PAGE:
The TiltShift Generator iPhone app by Takayuki Fukatsu is part of his popular Toy Camera series. Since moving to my new neighbourhood, I haven’t posted a picture of it as I usually do – so here is the view from my balcony (above) given the TiltShift treatment. Those not familiar with tilt-shift photography can get a definition from Wikipedia here, but the technique produces a picture that simulates a scene in miniature. For those interested in taking tilt-shift pictures themselves there’s the app mentioned in this post as well as another app by Michael Krause simply called TiltShift. The Michael Krause version arguably has more features, but I prefer the Takayuki Fukatsu one which also happens to have a better icon (very important!).
The mighty indy game devs Pixeljam, those who brought you Dino Run and Gamma Bros., are back with a new website, new games and some forthcoming project news. You can already experience the hilarious Cream Wolf and Mountain Maniac as well as some other new offerings, but check out Glorkian Warrior, currently under development.
I’m a little upset about this, because I just got back from a visit to the UK, and it looks like I’m going to miss Micro Men, the new BBC Four drama series telling the story of the life and inventions of the legendary ZX Spectrum creator, Sir Clive Sinclair. I had a ZX Spectrum 128k when I was a kid (that was to be my second computer, the Oric 1 was my first) and it was important in cultivating my love for electronics. I also know that Clive Sinclair was an erratic megalomaniac and genius, so with all the retro technological geekery piled on, this looks set to be an unmissable show.
UPDATE: Maybe you can watch it in BBC’s iPlayer (only supposed to be available to people in the UK) if you’re a wizzkid.
There’s a new Tron movie coming out from Disney Pictures and I can’t wait to see it. It’s going to be released at ‘selected cinemas’ – which probably means iMax. Whatever, I want to see it, not least because Jeff Bridges is back, but also because the bikes are back. Check out this teaser scene. My only gripe so far is that the bikes don’t turn at right angles any more and the filmmakers missed out on a golden opportunity to bring together modern special effects and a retro aesthetic. Instead, it’s all smooth and shiny and reflective with no repeated geometric patterns to mention. Via Motionographer
Looking from the window of the Tokyo Metro Ginza Line subway train on my daily commute to work I noticed this gloriously dated mural in Suehirochou station (which will spit you out in Akihabara, electric town should you take the main exit onto the street). I had to step off the train and get a picture of this retro masterpiece (above).
Yes, Uniqlo’s retro game T-shirts have been out for a while but the preliminary selection didn’t contain anything I really wanted to buy. When I heard they were coming out, I decided I might get the Galaxian one, but the design wasn’t so great I thought. Nostalgic T-shirt lovers now have a load more to choose from though, in the form of Uniqlo’s second wave of game tees. If I could just direct your attention to the Hadouken long sleeve, and, see that Metallica inspired number? Ghosts and Goblins! (The print says ‘Makaimura’, which means demon world village as the Japanese title for the game.) Thank you Uniqlo, and thank you Japan! If you want one of these, let me know in the comments thread. I just might run a few on eBay for those not lucky enough to get to a Japanese Uniqlo store anytime soon.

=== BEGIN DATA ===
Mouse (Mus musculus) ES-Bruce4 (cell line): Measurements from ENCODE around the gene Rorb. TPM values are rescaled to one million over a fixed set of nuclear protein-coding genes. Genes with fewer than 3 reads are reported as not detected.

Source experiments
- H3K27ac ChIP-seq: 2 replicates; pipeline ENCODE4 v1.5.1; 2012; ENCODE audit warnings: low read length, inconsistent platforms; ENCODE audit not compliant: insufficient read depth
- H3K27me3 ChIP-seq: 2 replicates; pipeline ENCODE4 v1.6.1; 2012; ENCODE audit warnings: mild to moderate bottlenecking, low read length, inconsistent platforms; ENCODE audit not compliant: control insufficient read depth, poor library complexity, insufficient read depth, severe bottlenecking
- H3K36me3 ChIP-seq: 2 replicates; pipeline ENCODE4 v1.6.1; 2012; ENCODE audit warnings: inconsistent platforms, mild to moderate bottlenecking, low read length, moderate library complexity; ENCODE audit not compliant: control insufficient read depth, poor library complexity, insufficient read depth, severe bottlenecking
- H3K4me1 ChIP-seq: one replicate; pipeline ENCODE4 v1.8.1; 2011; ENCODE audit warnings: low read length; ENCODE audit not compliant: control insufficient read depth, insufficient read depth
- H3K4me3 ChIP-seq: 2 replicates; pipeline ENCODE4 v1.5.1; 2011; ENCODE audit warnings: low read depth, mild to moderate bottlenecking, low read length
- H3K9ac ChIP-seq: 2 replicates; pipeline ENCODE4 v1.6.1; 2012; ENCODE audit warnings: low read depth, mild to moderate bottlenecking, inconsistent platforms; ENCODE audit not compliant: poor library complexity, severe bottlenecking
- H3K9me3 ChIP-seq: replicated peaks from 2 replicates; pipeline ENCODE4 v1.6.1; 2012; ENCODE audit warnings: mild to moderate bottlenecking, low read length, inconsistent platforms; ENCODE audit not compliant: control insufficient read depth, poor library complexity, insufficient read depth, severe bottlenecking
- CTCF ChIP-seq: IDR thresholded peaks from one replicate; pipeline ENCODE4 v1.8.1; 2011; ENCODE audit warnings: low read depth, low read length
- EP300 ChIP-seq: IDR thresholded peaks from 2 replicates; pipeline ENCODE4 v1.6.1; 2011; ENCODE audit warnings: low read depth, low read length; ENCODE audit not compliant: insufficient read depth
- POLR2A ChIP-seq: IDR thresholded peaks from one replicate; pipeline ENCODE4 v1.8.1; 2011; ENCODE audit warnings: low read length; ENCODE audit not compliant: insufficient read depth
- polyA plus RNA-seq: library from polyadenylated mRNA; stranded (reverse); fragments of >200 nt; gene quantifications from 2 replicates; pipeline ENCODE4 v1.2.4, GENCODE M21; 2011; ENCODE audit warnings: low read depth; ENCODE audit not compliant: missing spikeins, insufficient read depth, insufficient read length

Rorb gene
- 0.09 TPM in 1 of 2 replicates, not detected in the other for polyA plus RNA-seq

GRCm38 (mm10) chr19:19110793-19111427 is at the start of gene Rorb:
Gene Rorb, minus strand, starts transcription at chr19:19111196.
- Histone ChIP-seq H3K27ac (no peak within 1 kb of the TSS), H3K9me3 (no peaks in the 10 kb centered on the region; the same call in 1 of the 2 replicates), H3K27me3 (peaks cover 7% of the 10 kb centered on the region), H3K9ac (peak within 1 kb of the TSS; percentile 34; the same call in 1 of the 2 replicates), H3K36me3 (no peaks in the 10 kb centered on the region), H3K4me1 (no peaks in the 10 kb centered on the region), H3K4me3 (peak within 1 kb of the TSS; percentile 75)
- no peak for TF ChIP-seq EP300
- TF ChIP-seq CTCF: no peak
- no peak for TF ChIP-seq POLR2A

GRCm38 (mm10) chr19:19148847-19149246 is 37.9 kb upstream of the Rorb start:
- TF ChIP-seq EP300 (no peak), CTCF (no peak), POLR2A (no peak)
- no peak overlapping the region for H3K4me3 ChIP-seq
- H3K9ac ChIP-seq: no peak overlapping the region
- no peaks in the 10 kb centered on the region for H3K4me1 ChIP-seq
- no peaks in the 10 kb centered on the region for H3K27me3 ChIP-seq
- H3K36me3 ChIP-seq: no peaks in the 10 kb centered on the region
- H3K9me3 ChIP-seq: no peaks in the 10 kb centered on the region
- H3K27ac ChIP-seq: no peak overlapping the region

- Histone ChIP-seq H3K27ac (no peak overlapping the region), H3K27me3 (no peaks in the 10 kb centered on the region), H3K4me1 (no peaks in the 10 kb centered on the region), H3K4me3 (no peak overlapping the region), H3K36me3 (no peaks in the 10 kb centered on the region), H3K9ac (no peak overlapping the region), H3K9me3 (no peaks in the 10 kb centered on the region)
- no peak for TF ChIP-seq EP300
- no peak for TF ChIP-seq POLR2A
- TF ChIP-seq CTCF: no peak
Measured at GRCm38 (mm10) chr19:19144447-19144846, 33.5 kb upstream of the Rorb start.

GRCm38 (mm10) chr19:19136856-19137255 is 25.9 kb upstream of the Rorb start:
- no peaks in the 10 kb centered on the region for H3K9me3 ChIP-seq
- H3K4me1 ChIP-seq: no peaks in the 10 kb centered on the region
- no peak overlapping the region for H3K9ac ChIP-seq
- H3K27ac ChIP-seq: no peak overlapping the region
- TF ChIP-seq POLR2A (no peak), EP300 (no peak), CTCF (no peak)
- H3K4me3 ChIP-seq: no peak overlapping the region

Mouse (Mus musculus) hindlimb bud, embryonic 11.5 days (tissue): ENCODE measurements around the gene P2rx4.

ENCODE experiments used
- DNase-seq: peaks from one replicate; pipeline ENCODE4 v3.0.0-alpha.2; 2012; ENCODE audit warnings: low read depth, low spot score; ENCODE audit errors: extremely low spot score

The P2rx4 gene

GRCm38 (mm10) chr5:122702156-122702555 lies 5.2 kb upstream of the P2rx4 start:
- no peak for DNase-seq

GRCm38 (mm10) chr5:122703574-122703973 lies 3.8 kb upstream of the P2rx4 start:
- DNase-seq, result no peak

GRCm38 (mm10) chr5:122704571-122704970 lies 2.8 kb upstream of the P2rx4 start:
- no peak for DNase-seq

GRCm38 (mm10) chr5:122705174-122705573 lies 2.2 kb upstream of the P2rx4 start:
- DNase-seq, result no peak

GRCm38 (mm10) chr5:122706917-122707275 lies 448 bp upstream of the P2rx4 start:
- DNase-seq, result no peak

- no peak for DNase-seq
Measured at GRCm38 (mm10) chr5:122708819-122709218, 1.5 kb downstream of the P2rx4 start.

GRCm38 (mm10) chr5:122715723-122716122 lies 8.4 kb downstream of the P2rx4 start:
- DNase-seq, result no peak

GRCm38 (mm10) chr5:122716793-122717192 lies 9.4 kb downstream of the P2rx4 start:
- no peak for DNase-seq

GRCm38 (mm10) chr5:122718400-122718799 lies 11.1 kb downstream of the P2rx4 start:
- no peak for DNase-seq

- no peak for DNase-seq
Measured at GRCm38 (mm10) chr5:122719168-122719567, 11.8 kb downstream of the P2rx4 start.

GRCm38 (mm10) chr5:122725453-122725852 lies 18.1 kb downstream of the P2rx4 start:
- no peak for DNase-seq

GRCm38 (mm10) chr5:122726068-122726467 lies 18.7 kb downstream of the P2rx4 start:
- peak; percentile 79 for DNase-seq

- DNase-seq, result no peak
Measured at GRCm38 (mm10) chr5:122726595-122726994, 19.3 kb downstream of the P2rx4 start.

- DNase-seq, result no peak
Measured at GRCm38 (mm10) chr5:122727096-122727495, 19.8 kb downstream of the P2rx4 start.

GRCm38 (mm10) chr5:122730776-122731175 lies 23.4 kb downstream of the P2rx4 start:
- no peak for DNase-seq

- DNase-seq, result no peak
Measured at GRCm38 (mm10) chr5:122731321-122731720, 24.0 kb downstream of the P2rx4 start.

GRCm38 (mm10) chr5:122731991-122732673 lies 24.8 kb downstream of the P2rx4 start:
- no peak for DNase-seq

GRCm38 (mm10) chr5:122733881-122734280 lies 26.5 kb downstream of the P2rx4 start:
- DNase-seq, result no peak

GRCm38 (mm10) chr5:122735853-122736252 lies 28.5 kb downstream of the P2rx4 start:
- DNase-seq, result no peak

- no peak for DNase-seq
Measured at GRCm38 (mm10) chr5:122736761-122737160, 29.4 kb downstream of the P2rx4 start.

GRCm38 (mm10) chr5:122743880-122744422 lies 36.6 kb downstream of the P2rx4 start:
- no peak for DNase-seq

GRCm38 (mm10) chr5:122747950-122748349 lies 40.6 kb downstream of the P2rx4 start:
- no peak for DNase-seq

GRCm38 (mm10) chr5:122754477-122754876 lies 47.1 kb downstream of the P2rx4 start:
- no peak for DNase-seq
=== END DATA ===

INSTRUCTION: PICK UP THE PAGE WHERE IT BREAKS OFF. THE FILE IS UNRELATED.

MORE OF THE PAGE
There’s a special place in my heart for the old Macs – I used to use Apple computers throughout university, back in 1996, and the boxes were still beige and the logo multi-coloured even then. Well, Macs have come a long way since, but the retro Apple look is ever popular – so one enthusiast (or team of enthusiasts, I’m not sure) has created this! It looks antiquated but it’s running Mac OS X Tiger! That must have been tricky.
When I was in England over Christmas, I saw some old photographs that reminded me of a computer my parents bought me when I was younger. It was the mid to late 80’s and I was probably around 9 or 10 years old when I got my first computer, this Oric 1 you can see above the text. Compared to all the breeze-block fashioned personal computers of the time, I think this was a design icon. Smaller and thinner than its counterparts and packing the same sound card as the one found in the Atari ST.
The computer used to be kept on a drawer that slid out from the video cabinet beneath the TV. In order to use it you had to squat or kneel in front of it. I used to play Hunchback or Zorgon’s Revenge when no-one was using the TV, or try to program it by guessing at the syntax. Zorgon’s Revenge used to give me the creeps in much the same way as Quo Vadis and Jet Set Willy. The games themselves were very surreal, and when you mixed this with the garish graphics and garbled, contorted sound there was something disturbing about it. A bit like the old Vectrex at my nan’s house.
I experimented with many of the early personal computers during the 80’s. My friends all had a different one: an Acorn Electron, a VIC 20, an Acorn BBC, a Dragon 64, an Amstrad, Commodore 64. They all sucked, but without them I probably wouldn’t be where I am now, so I have a right to be sentimental.
I’ve been using this retro flip style clock for my Mac recently. You can get yourself one over at 9031.com. I’m liking their retro site with the floppies etc. To install (if you use Mac), drag the .saver file out of the disk image and directly into the screen saver pref pane.
It’s certainly very useful to be shown what time it is full-screen whenever you’re not using your computer, but I’m still looking for a screensaver that just says the words “GO TO BED”.